I remember my grandmother hissing about my short shorts as a child: “Michael, I can’t believe you’d let a pastor’s daughter wear something like that.” As if my poor, kind father had any control ever over what I wore. See, I’ve always marched to my own damn drum, whether the rest of the world cheered me on or not. My fashion has had a mind of its own for as long as I can remember. It was slightly unintentional to flaunt my daily attire around as an act of rebellion, but once I crossed that line there was no turning back. Every outfit became a statement that my audience of street pedestrians, mall walkers, and churchgoers witnessed on the reg.
Now, if there are any PKs (pastor’s kids) out there you know full well that having a father that led a church meant you weren’t just his responsibility, but a whole community's as well. For those who don’t have a pastor daddy, basically it meant that I grew up repeatedly hearing the phrase, “Well Meggie, you’re a pastor’s daughter, you know better than that!” Not only from my church, but teachers, friend’s parents, and all four (yes, four) of my high school principals. Now, me being the outspoken “black sheep,” as one of my educators once put it, I took that as a challenge. As if to say, “I’ll show you what being a preacher’s daughter means!” I’d hike up my shorts I cut too short, and I’d strut my stuff for the town. Get it? Got it? Good, I’d smirk to myself.
As each year past, more of my born-and-bred sense of modesty left my radar, but my morals and my body are still completely my own. My closet became what I wanted to wear, not what others wanted to see a sweet little pastor’s daughter in. I felt like I could finally breathe once I left the confines of Waco, Texas. Moving out into my own city and choosing to ditch my bra really gave me a sense of freedom as well (of course, I still love going home and shocking the hell out of them with my “overexposed” nipples). I now view modesty as a sort of personal spectrum that we all have a chance to move along on our own. Fashion allowed me to step out of the world around me. Fashion did the talking and gifted me with a voice in a space where I felt no freedom to speak my peace. Although my style growing up was slightly tacky, I can still remember how pride radiated off of me as I let myself shine in my wardrobe. The sheerer the better. More color! More fishnets! Anything that pushed me outside of Waco’s Baptist box, I wore it.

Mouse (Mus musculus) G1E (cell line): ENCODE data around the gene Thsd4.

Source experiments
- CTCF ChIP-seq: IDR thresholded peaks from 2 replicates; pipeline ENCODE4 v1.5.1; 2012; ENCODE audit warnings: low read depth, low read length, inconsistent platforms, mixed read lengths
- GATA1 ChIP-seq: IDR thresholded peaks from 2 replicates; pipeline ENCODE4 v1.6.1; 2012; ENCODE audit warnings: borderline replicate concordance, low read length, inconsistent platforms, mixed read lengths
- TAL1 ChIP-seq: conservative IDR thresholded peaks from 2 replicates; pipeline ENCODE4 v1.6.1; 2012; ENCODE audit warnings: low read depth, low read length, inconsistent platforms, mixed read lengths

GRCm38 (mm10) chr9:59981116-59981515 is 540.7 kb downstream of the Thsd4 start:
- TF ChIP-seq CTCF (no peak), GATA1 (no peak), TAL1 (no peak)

Modesty, in a way, is what we make it. We define what our boundaries are and these days, I don’t spend my time pushing boundaries for anyone other than myself. Fashion is only an outlet –– a sort of art for all who choose to participate. After years of harsh comments from men who thought they knew best and the judgment of those who never really mattered, I’m happy to have come to a mindset in which no religion or person governs what I choose to wear. There is such beauty in letting your style run wild and freedom in wearing your clothing how YOU want to wear it.
Elizabeth, Web Editor
When I was born, my parents were recent converts to the Church of Christ down the street from my house. On Easter Day of my 8th month of life, my mother outfitted me in my Sunday best dress and matching bonnet and set me in my stroller to walk the two blocks to church. Unbeknownst to her, I was so irritated by those bonnet strings that I pulled at them the entire time, a move that left a long red welt across my neck. Following The Easter Bonnet Incident, my parents took note of my precocious aversion to uncomfortable clothing: tights were anathema, elastic sleeves were not tolerated, scratchy fabric made me cry. Soon enough, my mother was dressing me in soft, loose garb — menocore for infants.